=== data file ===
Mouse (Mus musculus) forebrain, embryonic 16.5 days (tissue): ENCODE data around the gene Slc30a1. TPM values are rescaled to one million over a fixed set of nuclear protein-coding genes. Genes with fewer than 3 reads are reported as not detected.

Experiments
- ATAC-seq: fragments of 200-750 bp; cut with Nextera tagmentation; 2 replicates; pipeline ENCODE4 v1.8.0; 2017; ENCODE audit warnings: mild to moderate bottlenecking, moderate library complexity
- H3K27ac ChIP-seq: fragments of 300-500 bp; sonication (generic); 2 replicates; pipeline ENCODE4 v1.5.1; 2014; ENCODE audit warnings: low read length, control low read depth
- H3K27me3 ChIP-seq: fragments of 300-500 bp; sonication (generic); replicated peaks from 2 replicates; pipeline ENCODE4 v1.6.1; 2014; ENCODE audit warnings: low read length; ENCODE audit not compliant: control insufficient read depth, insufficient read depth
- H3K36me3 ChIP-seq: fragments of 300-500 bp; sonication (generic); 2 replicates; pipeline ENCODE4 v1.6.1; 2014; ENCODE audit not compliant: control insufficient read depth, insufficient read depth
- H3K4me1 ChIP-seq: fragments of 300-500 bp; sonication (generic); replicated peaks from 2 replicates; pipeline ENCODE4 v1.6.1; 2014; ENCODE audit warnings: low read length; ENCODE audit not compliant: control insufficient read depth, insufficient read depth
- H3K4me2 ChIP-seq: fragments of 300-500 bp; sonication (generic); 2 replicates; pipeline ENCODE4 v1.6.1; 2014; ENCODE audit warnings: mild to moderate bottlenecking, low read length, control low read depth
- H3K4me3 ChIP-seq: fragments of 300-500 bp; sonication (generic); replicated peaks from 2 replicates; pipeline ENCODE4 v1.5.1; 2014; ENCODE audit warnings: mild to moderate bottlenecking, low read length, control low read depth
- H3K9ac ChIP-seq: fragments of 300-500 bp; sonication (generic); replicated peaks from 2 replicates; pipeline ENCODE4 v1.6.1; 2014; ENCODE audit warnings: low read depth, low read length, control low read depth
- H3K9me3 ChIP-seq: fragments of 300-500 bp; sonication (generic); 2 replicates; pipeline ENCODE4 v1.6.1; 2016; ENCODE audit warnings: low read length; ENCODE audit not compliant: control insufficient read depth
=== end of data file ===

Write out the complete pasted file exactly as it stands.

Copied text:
Mouse (Mus musculus) forebrain, embryonic 16.5 days (tissue): ENCODE data around the gene Slc30a1. TPM values are rescaled to one million over a fixed set of nuclear protein-coding genes. Genes with fewer than 3 reads are reported as not detected.

Experiments
- ATAC-seq: fragments of 200-750 bp; cut with Nextera tagmentation; 2 replicates; pipeline ENCODE4 v1.8.0; 2017; ENCODE audit warnings: mild to moderate bottlenecking, moderate library complexity
- H3K27ac ChIP-seq: fragments of 300-500 bp; sonication (generic); 2 replicates; pipeline ENCODE4 v1.5.1; 2014; ENCODE audit warnings: low read length, control low read depth
- H3K27me3 ChIP-seq: fragments of 300-500 bp; sonication (generic); replicated peaks from 2 replicates; pipeline ENCODE4 v1.6.1; 2014; ENCODE audit warnings: low read length; ENCODE audit not compliant: control insufficient read depth, insufficient read depth
- H3K36me3 ChIP-seq: fragments of 300-500 bp; sonication (generic); 2 replicates; pipeline ENCODE4 v1.6.1; 2014; ENCODE audit not compliant: control insufficient read depth, insufficient read depth
- H3K4me1 ChIP-seq: fragments of 300-500 bp; sonication (generic); replicated peaks from 2 replicates; pipeline ENCODE4 v1.6.1; 2014; ENCODE audit warnings: low read length; ENCODE audit not compliant: control insufficient read depth, insufficient read depth
- H3K4me2 ChIP-seq: fragments of 300-500 bp; sonication (generic); 2 replicates; pipeline ENCODE4 v1.6.1; 2014; ENCODE audit warnings: mild to moderate bottlenecking, low read length, control low read depth
- H3K4me3 ChIP-seq: fragments of 300-500 bp; sonication (generic); replicated peaks from 2 replicates; pipeline ENCODE4 v1.5.1; 2014; ENCODE audit warnings: mild to moderate bottlenecking, low read length, control low read depth
- H3K9ac ChIP-seq: fragments of 300-500 bp; sonication (generic); replicated peaks from 2 replicates; pipeline ENCODE4 v1.6.1; 2014; ENCODE audit warnings: low read depth, low read length, control low read depth
- H3K9me3 ChIP-seq: fragments of 300-500 bp; sonication (generic); 2 replicates; pipeline ENCODE4 v1.6.1; 2016; ENCODE audit warnings: low read length; ENCODE audit not compliant: control insufficient read depth